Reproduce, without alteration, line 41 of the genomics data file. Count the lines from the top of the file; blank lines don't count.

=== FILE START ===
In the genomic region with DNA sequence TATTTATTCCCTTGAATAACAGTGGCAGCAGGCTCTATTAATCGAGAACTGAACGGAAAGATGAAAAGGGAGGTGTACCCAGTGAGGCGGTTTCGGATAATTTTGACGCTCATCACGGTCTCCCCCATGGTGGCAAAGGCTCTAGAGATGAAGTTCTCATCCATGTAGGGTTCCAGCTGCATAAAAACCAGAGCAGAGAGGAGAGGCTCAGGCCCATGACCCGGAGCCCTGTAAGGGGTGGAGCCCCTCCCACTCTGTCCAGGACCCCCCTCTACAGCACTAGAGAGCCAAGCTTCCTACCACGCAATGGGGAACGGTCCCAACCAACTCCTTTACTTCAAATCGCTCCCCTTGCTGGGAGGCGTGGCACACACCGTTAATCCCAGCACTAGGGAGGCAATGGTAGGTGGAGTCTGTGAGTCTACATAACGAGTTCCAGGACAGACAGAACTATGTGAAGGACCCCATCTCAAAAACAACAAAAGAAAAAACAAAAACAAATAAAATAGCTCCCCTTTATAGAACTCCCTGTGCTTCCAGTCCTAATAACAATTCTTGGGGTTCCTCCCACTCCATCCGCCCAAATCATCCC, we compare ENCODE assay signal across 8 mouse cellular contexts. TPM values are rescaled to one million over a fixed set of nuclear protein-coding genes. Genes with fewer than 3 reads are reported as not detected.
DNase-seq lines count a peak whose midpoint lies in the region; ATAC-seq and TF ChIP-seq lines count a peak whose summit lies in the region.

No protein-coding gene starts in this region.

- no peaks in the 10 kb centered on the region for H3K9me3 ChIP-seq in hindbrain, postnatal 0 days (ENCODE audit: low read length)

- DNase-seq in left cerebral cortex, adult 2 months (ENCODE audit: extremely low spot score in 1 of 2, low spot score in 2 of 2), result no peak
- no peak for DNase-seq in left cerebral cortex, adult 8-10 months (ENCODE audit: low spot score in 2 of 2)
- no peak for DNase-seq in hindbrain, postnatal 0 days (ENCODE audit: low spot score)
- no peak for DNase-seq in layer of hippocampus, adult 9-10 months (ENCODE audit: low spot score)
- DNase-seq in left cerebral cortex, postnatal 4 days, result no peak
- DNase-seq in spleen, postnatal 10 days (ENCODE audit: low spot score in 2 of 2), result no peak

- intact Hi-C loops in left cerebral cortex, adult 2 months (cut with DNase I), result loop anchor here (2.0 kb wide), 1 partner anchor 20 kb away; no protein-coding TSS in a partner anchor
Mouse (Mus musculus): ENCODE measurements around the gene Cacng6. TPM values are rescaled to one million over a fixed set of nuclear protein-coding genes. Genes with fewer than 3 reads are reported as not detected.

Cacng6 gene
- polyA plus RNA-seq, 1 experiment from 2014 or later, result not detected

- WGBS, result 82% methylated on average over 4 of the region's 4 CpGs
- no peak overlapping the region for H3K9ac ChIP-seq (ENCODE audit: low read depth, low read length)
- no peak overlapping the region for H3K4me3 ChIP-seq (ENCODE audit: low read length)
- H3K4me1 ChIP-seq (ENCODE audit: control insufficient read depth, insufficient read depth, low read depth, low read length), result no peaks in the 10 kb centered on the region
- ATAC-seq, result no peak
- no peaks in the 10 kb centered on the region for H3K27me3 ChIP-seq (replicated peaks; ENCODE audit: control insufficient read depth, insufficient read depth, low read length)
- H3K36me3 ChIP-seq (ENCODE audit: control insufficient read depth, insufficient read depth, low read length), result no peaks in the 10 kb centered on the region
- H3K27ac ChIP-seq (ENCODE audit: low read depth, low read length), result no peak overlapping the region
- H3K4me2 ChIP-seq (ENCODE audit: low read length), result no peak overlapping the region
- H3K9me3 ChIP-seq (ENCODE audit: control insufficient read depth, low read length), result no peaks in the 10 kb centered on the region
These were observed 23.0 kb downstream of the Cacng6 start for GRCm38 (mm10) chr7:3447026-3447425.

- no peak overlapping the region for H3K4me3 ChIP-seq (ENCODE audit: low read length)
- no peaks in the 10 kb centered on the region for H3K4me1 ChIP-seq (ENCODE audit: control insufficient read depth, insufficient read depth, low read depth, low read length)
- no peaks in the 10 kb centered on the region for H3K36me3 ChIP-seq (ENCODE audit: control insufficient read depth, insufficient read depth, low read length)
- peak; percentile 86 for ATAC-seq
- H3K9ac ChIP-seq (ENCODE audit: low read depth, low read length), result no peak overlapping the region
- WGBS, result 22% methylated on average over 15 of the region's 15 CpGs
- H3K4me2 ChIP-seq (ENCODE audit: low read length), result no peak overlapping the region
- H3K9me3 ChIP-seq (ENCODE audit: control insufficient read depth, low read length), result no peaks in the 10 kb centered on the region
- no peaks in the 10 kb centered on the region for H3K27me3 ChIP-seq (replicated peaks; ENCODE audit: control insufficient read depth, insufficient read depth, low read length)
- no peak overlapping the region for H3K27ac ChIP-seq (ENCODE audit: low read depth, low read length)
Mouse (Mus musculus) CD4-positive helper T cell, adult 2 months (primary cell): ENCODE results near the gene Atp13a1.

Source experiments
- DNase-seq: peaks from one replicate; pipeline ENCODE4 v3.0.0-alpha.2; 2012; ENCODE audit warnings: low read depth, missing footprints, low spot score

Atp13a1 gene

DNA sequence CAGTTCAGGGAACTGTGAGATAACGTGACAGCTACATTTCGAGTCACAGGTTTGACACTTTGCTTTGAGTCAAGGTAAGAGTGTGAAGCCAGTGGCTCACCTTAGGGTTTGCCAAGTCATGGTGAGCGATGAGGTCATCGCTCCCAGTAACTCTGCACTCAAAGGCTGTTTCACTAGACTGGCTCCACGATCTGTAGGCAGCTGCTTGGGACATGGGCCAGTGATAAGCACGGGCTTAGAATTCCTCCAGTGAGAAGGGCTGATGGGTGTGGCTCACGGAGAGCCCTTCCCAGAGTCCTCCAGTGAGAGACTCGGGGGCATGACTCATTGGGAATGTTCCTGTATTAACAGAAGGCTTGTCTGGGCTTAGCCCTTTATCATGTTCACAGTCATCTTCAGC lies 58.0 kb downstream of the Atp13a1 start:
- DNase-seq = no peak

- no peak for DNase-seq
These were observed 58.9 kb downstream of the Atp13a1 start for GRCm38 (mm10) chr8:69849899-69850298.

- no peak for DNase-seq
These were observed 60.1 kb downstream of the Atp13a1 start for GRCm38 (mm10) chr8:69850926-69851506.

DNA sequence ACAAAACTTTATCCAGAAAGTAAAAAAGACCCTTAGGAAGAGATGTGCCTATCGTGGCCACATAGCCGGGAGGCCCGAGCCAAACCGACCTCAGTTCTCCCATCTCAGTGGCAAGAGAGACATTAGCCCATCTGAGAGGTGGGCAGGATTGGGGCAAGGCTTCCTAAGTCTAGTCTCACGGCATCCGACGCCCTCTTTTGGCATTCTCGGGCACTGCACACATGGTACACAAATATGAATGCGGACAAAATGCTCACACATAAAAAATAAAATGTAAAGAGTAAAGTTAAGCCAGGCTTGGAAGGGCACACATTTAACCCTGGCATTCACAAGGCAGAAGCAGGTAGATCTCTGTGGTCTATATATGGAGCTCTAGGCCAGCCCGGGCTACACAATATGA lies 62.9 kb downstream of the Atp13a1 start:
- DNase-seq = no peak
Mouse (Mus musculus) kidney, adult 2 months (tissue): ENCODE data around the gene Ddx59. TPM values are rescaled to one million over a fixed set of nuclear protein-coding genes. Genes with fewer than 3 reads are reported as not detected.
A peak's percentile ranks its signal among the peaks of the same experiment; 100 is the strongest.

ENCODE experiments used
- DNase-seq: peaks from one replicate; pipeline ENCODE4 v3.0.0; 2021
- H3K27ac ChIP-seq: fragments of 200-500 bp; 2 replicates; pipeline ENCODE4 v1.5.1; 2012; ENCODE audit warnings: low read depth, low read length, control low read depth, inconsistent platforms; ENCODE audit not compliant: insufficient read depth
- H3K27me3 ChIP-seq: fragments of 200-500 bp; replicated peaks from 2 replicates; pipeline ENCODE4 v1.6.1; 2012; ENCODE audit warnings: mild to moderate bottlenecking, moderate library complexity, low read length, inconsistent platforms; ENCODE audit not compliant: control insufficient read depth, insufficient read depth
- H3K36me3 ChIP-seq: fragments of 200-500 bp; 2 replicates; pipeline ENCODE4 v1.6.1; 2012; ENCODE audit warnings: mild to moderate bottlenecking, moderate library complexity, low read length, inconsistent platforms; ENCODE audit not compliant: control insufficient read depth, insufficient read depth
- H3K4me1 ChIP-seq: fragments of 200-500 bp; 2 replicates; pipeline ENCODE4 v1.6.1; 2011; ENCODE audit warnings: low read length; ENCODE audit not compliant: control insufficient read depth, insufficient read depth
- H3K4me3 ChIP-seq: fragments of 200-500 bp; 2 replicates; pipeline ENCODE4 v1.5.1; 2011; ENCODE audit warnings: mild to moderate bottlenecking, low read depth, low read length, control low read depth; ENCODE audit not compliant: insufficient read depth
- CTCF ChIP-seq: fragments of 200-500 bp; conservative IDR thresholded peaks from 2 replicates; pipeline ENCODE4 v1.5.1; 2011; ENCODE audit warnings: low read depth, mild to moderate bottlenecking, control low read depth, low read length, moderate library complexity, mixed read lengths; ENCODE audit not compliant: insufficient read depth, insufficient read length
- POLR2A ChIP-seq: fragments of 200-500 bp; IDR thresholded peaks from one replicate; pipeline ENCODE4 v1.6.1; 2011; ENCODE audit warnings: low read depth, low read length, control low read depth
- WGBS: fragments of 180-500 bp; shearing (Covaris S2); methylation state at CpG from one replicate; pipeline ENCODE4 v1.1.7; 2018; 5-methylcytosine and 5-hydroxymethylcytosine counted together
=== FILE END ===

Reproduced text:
- DNase-seq = no peak